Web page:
Greece has requested a 29.1 billion euro loan from the European Stability Mechanism. Given that such a loan would probably take more than a month to negotiate, require similar conditions to the ones Greece is currently rejecting, and the debt payment is due today… I think it is safe to call this a red herring.
What is all the more remarkable is how uniformly people across Europe and Greece are against Grexit. Virtually no one outside of members of a few conservative groups have come out for it. The pain Greece would feel from Grexit would be great. And yet, this seems to be where we are headed. I suppose the saying that a committee can make a decision dumber than any of it members comes to mind…
The options should be Greek reform underwritten by billions of euros from the Eurozone, or Greek reform underwritten by Greek hardship. The second gives Greece the right to chose its own system and removes the Europe-wide uncertainty we are experiencing. The former would certainly be more comfortable for Greeks and likely force more reform, if not the right kind of growth-enhancing reform Greece needs. But sometimes the hard road is necessary. Hard roads for hard heads, I suppose. And there are a lot of hard heads currently making decisions in Athens.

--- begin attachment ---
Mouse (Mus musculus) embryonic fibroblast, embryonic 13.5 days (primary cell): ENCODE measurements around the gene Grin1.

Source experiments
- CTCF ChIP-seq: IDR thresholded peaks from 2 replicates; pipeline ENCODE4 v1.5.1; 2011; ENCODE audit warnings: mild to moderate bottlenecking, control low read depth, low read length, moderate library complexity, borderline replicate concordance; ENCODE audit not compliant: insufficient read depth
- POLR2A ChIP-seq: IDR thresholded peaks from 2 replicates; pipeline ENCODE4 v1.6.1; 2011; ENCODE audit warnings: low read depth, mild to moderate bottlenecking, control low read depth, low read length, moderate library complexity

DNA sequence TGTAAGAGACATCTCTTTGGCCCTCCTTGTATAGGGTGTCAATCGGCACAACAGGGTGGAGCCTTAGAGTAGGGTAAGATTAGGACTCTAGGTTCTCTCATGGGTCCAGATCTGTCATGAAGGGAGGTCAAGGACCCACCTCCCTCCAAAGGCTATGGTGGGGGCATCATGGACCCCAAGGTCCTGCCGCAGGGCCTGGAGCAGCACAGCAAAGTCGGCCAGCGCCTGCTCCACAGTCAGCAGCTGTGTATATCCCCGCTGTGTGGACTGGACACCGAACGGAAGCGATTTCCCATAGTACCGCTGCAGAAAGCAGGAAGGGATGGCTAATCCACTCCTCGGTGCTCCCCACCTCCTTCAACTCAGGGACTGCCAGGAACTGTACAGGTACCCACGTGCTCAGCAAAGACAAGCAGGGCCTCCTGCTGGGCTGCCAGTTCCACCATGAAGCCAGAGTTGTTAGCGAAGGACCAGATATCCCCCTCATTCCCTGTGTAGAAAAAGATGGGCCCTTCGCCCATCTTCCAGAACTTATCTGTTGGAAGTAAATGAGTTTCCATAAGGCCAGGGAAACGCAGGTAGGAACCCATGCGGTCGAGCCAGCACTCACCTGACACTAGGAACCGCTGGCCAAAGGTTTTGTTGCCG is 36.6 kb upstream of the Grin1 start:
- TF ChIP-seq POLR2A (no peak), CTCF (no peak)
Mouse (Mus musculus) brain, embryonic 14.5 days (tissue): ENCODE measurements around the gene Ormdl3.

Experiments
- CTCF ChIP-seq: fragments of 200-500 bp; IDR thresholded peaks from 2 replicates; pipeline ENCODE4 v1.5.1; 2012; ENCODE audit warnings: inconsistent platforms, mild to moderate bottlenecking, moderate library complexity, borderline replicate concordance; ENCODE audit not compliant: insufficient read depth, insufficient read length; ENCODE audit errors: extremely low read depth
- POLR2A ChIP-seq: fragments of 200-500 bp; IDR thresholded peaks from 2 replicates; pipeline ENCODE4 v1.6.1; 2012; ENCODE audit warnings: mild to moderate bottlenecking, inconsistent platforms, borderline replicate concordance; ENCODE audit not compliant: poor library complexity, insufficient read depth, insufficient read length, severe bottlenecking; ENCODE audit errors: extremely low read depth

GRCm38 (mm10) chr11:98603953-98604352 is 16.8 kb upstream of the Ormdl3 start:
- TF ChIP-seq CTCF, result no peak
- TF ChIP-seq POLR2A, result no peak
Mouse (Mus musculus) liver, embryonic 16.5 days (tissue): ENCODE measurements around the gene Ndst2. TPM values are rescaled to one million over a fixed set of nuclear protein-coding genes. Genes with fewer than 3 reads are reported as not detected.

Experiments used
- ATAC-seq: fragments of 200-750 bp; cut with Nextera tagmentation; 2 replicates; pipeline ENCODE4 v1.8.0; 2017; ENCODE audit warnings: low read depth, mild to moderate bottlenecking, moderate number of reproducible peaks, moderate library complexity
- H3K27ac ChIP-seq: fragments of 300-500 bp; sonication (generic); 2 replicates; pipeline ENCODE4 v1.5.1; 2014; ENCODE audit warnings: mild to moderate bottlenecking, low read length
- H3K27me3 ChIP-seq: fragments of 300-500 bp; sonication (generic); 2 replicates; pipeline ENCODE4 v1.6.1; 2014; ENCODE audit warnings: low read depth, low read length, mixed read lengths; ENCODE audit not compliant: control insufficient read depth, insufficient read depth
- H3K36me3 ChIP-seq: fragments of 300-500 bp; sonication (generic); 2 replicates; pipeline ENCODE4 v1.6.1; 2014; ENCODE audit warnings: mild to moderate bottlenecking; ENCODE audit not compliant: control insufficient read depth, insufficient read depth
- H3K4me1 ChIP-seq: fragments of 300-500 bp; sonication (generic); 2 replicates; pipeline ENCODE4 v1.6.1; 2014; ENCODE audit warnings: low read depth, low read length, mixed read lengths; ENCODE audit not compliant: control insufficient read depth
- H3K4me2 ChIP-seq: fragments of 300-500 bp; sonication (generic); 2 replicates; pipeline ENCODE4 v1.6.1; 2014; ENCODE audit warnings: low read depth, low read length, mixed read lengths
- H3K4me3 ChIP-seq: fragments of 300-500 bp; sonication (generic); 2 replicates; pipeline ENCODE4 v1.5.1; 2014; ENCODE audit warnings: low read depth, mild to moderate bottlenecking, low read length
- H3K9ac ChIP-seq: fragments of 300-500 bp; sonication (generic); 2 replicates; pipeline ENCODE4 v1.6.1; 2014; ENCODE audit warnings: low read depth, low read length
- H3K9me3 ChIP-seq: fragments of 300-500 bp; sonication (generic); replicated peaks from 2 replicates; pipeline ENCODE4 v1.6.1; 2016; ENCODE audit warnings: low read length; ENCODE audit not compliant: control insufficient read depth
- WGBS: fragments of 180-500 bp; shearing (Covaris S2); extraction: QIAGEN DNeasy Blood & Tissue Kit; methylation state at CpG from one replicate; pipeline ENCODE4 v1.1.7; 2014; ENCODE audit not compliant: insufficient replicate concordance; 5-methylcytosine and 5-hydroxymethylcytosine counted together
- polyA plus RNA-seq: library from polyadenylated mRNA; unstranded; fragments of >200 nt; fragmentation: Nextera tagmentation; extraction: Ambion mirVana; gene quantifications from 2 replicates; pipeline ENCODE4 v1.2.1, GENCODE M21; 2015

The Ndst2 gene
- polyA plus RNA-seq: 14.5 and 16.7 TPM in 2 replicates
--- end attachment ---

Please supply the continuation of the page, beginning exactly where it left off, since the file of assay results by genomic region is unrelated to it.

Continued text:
On the popular opinion front I am impressed with the level of recognition we are seeing in the European media that the Eurozone loans were largely wasted and will never be fully repaid, but I still feel the train wreck that Alex Tsipras has set in motion will prevail. It sets the agenda, if you will, and leaves a choice of yes or no. That does not leave much room for further negotiation. It leaves none, and based on media reporting Greeks do not sound as worried about the implications of a no vote as they should. What should be a referendum expressing a nation’s rejection of austerity in favor of a more effective prescription (growth-enhancing reforms and investments such as cutting red tape, reducing inefficiencies, and fostering entrepreneurship) is instead an in/out vote on the euro, framed by the Tsipras government as a negotiation tactic. Clearly there is a great deal of foolishness to go around in this saga. At least Grexit will force the hard choices that Tsipras currently rejects making. What will be especially interesting is what happens after the first default. As several economists have pointed out, there is no actual mechanism to force a country out of the euro. Tsipras does not actually want to go. It could get messy.